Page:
Tuesday, June 14, 2016

It's Not About the Guns

Fifteen years ago, my mom and I had an interesting discussion about the repercussions of being out. I came out the year before, just before graduating high school, and in the intervening time, had come out to my brother, my grandparents, my co-workers, my friends. Mom and I had danced around the topic a lot, but after my initial coming-out conversations with her, we'd essentially swept it under the rug. When things finally came to a head, I asked her why. Why, of all people, could I not talk to her about this topic?

"Because there are mean people in this world. There are people who will want to hurt you because of who you are, and who you love, and that scares me."

I took a minute to digest this information. "You work at a bank. If someone robs that bank tomorrow, and decides you're not moving fast enough for them, they could shoot and kill you, and it wouldn't matter to them that you are married, or that you have two sons at home. I could be afraid of what might happen to me, but if I let that consume me, I would never get out of bed, let alone leave the house." I'd like to think that my response was a good, honest one. My logic was sound, the statement true enough, and at the end of the day, the conversation did bridge the growing gap we had between us.

But I wasn't honest with her. Not completely, at least. Because there is, and always has been, fear. When my ex-husband and I were first dating, I wouldn't even hold his hand in the car, because I was afraid someone might see it. I softened my stance over time, but I've never been one for public displays of affection, and while I say it's just not my thing, it is most certainly in part because I am afraid of someone hurling insults, or worse. Fast forward a decade, some promising LGBT rights legislation, and a stunning Supreme Court decision or two, and I've finally begun to feel safe. I'll touch my boyfriend's hand in public, maybe give him a quick kiss when he's visiting me at work, call him "babe" without much thought as to who is nearby. But I'm always scanning the room at the back of my mind to make sure we're safe.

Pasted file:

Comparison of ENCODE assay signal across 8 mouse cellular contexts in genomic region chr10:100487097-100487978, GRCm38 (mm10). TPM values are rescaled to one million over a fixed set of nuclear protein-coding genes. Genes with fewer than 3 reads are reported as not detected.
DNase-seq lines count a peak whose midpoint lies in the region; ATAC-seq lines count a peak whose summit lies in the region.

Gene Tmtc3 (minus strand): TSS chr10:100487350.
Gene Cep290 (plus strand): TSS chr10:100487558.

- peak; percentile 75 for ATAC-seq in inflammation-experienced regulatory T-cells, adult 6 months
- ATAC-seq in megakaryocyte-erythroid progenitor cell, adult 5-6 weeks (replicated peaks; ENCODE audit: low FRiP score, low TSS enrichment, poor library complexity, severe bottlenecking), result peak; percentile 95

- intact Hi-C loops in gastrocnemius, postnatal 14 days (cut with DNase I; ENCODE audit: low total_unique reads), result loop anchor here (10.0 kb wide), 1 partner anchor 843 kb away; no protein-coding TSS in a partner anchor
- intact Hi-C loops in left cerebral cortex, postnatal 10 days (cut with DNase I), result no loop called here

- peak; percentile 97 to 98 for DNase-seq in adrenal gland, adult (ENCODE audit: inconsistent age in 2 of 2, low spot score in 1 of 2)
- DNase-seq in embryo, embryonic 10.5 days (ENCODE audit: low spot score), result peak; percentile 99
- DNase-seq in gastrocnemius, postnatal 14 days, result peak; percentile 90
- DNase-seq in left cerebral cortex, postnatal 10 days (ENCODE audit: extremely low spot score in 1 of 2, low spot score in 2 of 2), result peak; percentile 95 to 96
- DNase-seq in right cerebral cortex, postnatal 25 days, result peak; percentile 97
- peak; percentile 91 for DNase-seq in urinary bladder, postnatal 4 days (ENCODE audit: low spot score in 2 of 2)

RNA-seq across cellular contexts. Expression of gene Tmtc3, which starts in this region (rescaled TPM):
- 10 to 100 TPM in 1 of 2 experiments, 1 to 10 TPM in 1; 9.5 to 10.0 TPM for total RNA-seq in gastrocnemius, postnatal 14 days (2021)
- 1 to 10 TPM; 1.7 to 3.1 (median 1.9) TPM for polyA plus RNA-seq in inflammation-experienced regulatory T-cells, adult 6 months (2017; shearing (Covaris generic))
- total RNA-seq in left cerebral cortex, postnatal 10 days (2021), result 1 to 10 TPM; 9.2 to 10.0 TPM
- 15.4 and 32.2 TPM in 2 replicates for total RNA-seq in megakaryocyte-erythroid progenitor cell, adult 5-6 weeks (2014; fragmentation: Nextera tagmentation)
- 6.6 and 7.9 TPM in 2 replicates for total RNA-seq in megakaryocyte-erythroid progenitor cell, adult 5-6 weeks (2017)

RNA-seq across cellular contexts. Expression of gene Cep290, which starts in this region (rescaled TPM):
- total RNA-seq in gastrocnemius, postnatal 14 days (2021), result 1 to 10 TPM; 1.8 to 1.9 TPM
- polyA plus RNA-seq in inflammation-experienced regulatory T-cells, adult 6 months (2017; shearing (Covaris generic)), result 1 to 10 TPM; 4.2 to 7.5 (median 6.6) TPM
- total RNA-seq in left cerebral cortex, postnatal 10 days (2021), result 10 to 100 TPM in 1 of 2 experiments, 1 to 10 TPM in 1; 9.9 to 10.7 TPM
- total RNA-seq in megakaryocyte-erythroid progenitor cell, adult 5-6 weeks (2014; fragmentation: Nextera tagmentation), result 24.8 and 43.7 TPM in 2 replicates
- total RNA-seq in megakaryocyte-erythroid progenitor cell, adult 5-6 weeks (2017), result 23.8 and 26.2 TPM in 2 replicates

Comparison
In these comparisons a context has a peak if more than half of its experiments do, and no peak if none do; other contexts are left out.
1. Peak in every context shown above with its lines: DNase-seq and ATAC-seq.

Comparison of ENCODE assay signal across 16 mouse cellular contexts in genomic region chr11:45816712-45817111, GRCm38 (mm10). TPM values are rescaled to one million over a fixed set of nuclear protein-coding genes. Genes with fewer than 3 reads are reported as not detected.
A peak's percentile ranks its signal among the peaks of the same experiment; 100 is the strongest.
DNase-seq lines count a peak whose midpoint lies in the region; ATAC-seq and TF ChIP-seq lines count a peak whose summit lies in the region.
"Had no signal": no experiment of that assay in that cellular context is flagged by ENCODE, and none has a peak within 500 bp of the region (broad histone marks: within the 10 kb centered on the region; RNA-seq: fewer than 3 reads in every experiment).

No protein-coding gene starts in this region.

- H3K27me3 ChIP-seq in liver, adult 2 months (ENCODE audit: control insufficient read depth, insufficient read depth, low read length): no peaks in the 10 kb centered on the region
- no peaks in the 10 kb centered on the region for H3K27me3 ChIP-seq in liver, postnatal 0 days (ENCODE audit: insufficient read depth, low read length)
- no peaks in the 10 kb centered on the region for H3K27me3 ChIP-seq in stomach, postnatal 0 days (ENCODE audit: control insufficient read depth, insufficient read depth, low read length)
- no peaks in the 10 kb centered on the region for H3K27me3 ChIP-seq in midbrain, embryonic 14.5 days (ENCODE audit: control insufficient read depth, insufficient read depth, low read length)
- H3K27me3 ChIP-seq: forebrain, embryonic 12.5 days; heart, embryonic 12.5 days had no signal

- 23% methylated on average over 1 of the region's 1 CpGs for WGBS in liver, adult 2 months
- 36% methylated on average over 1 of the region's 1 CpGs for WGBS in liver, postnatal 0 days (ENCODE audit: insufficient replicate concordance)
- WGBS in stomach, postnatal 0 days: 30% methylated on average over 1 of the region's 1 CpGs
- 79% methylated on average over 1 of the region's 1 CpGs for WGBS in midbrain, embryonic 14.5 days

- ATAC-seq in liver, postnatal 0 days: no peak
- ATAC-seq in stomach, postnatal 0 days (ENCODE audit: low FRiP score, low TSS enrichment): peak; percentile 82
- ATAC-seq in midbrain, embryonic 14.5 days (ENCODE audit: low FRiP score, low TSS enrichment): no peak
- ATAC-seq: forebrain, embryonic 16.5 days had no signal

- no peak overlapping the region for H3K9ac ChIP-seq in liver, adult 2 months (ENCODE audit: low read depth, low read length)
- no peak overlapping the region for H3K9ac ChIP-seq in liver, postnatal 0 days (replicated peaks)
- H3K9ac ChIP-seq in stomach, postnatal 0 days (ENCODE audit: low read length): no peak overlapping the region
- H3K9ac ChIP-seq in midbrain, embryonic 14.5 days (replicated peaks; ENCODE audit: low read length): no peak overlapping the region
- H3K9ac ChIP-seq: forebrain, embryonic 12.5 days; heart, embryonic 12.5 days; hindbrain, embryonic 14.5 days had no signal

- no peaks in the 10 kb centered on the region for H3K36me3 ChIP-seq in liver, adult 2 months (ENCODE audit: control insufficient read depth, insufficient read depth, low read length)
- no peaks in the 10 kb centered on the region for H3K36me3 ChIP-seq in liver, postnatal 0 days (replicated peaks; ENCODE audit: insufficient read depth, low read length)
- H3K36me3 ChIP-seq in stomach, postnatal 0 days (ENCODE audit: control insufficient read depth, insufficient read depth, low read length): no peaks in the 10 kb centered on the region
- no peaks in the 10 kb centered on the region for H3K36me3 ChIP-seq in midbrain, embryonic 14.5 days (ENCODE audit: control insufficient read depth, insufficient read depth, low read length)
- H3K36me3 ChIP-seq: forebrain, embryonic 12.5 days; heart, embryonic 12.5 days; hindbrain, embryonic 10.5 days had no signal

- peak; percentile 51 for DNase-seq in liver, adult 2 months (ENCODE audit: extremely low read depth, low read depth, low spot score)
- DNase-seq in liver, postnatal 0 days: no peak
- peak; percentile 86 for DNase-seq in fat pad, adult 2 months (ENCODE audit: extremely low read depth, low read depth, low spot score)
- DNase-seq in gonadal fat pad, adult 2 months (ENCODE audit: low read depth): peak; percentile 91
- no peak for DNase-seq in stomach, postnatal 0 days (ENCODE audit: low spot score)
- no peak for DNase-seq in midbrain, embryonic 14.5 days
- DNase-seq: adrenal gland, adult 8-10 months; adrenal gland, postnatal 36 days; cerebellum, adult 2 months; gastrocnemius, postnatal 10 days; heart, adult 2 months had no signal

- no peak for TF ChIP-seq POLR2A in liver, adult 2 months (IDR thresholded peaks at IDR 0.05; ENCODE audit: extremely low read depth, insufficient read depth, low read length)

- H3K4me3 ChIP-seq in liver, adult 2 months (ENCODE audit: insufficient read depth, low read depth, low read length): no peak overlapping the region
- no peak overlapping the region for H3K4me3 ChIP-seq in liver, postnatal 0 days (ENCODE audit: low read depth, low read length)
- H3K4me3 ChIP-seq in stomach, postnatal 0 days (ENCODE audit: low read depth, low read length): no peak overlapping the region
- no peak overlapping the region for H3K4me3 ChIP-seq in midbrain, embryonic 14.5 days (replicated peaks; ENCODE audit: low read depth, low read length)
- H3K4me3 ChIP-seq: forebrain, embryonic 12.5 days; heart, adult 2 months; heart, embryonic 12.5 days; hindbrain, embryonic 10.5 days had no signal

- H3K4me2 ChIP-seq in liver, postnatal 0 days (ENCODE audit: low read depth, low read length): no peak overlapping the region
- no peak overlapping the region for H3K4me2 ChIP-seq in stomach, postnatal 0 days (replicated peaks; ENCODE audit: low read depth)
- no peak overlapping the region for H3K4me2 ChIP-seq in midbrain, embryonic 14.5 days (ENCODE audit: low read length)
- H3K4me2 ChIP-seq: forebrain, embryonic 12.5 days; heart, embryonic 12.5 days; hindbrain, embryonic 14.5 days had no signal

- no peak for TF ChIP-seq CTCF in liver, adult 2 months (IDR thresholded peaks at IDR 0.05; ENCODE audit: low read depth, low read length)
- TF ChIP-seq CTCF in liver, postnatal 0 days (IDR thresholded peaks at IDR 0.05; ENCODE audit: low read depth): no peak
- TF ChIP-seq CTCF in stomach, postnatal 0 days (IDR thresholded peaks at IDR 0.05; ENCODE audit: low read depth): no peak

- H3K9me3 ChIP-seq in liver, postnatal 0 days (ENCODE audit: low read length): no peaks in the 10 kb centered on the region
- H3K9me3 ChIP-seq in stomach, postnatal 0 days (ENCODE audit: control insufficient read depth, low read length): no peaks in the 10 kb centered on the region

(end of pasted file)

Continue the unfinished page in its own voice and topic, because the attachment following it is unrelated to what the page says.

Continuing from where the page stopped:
In the last month, I had an angry guest at work who threatened me over something I had no control over. "You're lucky I don't punch you in your fucking face and lay your ass out. Cut your hair, you fucking faggot." If you know me, you know I have a hair-trigger temper, and little control over my mouth when it goes off. You might expect that I would have lost my cool faced with something like that. It was much the opposite. This man was at least a head taller than I am, and military (having mentioned that in conversation with other guests earlier). I was frozen to my spot as he walked past me. I didn't even breathe. All I could do was hope that he didn't make good on his threat, because I was completely defenseless. I told the story to several friends and mostly, I tried to laugh it off, because doing anything else meant admitting that I felt unsafe.

And, of course, the bathroom bills. I've debated this off and on with friends and family who support them in the abstract, and don't understand the impact they would have on actual trans people, and not just the mythical pedophile or pervert pretending to be one. And that man is entirely mythical.